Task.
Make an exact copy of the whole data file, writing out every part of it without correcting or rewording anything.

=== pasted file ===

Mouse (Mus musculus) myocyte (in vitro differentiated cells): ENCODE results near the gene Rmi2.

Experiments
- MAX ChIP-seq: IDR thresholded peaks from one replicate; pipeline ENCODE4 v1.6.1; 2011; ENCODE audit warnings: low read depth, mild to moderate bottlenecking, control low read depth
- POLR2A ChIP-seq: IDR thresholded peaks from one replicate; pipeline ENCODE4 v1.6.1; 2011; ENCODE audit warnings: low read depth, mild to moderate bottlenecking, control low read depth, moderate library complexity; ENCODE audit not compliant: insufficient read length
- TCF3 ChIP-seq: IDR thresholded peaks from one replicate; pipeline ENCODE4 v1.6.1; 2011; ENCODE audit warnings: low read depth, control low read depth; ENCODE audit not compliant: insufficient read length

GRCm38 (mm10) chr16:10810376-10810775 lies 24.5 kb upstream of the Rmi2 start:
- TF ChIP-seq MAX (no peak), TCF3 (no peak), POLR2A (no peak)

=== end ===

Mouse (Mus musculus) myocyte (in vitro differentiated cells): ENCODE results near the gene Rmi2.

Experiments
- MAX ChIP-seq: IDR thresholded peaks from one replicate; pipeline ENCODE4 v1.6.1; 2011; ENCODE audit warnings: low read depth, mild to moderate bottlenecking, control low read depth
- POLR2A ChIP-seq: IDR thresholded peaks from one replicate; pipeline ENCODE4 v1.6.1; 2011; ENCODE audit warnings: low read depth, mild to moderate bottlenecking, control low read depth, moderate library complexity; ENCODE audit not compliant: insufficient read length
- TCF3 ChIP-seq: IDR thresholded peaks from one replicate; pipeline ENCODE4 v1.6.1; 2011; ENCODE audit warnings: low read depth, control low read depth; ENCODE audit not compliant: insufficient read length

GRCm38 (mm10) chr16:10810376-10810775 lies 24.5 kb upstream of the Rmi2 start:
- TF ChIP-seq MAX (no peak), TCF3 (no peak), POLR2A (no peak)